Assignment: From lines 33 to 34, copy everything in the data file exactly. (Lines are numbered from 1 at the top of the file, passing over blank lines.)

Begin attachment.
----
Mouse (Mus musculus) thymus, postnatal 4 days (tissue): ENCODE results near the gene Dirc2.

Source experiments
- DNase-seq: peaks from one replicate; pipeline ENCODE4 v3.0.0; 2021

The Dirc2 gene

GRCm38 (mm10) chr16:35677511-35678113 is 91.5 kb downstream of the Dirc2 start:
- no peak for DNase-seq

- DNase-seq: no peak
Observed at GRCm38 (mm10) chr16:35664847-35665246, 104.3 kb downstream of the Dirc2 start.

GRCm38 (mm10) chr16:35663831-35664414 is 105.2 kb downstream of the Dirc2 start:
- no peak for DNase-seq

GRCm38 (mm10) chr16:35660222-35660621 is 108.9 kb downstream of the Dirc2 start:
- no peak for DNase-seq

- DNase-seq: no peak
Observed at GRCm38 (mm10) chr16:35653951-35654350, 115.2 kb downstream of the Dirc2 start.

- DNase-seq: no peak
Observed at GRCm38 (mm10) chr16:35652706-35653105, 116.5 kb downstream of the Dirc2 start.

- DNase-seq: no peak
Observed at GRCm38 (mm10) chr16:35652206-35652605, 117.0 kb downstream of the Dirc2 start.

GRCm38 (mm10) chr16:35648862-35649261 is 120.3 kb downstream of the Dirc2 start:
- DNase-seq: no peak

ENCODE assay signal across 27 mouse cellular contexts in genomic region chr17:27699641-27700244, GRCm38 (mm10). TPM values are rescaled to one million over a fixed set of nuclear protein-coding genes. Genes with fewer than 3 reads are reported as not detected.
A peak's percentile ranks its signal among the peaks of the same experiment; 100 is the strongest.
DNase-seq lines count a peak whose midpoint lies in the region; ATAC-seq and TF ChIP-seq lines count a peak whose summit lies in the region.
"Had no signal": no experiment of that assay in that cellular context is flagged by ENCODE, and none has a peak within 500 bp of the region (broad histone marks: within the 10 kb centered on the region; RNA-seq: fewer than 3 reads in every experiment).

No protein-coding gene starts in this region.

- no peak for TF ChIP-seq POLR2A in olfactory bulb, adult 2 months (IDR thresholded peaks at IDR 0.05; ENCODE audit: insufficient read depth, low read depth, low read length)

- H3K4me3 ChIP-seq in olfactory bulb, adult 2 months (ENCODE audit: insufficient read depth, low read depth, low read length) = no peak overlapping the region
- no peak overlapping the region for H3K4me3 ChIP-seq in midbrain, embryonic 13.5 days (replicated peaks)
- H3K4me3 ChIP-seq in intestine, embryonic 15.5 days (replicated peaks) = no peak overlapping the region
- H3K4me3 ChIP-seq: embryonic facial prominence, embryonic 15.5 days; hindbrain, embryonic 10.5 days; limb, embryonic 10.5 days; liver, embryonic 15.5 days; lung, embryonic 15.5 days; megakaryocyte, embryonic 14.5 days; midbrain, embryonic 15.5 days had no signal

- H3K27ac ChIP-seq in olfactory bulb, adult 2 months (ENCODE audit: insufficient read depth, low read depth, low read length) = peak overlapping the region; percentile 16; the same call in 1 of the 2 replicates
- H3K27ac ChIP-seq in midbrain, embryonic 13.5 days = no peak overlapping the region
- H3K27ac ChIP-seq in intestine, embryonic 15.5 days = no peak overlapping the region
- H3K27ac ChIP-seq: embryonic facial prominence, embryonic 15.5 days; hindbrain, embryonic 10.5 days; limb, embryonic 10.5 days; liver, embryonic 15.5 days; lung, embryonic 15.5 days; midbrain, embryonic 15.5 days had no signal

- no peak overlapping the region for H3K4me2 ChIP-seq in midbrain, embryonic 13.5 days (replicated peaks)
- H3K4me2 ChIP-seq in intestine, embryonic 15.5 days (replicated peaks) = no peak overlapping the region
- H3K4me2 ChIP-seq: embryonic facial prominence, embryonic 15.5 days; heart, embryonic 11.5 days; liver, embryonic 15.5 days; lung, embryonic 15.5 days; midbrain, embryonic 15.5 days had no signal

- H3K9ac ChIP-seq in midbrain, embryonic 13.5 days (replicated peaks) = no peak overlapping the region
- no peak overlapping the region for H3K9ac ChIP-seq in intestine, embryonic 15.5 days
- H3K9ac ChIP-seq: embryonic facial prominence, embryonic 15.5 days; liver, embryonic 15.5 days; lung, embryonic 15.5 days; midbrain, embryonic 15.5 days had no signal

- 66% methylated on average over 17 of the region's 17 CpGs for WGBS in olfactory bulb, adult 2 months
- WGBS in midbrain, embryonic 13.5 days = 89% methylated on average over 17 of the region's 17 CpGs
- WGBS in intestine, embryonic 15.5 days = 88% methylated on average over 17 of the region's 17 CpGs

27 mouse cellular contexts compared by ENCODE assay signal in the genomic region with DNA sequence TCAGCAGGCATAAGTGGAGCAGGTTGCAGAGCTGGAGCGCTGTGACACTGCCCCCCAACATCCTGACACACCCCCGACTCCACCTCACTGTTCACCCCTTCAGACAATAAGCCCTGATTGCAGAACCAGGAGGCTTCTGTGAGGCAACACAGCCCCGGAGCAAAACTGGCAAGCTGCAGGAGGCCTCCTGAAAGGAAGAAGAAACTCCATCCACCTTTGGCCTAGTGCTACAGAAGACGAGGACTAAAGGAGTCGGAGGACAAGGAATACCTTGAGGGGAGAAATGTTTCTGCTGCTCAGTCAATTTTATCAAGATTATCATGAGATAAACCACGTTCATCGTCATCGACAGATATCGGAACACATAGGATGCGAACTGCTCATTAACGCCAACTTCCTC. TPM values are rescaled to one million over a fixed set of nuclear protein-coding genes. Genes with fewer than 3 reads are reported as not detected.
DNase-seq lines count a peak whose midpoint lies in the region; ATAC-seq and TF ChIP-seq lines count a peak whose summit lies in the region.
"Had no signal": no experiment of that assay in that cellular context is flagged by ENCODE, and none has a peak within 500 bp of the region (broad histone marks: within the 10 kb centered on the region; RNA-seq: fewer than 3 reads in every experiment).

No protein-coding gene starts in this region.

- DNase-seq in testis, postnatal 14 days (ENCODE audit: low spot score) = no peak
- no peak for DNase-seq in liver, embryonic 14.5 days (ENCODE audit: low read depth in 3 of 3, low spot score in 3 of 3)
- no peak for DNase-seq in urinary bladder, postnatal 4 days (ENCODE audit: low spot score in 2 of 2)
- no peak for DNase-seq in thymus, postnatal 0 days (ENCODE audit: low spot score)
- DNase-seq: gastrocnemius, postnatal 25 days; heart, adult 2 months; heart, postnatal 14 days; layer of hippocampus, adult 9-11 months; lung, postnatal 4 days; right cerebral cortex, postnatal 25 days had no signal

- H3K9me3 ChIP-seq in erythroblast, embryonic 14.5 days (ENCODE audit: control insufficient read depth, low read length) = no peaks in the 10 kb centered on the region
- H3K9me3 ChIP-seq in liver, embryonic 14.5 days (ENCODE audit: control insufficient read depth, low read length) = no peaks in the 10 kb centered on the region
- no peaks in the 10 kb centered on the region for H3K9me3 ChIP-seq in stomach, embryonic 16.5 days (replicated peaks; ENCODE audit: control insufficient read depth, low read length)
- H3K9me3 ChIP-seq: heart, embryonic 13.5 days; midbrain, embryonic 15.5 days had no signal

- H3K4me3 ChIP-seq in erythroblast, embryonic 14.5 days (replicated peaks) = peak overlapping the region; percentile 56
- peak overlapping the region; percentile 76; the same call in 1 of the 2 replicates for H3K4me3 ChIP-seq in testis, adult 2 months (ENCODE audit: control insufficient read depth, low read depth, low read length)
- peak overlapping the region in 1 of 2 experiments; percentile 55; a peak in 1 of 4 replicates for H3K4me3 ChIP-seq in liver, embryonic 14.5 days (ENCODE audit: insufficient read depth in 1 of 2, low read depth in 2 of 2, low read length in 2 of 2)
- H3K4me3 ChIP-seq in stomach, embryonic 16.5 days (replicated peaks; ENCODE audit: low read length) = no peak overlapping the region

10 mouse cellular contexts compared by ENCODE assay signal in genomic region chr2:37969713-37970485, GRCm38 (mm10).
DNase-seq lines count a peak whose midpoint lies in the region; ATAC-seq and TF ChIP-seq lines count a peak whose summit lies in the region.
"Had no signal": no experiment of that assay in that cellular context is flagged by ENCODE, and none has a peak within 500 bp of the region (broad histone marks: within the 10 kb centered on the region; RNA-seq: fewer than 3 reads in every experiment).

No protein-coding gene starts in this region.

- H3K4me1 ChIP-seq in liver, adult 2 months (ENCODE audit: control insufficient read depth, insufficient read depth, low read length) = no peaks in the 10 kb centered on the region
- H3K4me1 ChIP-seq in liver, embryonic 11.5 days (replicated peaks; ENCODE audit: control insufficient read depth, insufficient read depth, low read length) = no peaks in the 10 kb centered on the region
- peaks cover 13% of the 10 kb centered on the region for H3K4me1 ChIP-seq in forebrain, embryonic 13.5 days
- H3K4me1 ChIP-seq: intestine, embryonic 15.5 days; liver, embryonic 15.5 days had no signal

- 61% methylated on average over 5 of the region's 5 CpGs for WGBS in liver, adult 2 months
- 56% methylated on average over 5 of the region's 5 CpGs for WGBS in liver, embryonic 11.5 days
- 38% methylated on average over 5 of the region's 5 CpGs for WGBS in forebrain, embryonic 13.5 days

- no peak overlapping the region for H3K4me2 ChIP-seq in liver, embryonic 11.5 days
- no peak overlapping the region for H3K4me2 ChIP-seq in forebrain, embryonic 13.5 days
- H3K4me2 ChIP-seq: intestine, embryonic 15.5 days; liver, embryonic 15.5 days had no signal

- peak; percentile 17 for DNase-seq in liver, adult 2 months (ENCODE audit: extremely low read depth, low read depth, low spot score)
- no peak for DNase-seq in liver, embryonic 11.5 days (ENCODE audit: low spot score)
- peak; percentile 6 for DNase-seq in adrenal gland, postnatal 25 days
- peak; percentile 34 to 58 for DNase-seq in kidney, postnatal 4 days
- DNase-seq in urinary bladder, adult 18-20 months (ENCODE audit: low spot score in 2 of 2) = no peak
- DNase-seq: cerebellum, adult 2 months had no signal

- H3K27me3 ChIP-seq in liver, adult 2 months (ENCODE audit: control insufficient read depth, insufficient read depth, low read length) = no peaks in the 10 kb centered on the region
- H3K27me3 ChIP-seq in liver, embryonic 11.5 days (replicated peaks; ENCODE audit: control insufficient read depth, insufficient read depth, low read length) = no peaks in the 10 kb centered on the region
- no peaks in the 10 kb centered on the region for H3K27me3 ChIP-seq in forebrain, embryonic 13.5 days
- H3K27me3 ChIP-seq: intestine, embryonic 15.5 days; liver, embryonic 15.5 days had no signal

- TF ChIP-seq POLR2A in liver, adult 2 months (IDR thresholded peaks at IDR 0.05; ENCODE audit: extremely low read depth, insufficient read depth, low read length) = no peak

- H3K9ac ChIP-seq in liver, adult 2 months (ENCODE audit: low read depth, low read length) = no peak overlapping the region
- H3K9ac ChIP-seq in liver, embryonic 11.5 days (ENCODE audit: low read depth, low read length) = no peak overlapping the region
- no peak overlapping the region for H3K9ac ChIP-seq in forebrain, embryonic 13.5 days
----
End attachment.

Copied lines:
- H3K27ac ChIP-seq in intestine, embryonic 15.5 days = no peak overlapping the region
- H3K27ac ChIP-seq: embryonic facial prominence, embryonic 15.5 days; hindbrain, embryonic 10.5 days; limb, embryonic 10.5 days; liver, embryonic 15.5 days; lung, embryonic 15.5 days; midbrain, embryonic 15.5 days had no signal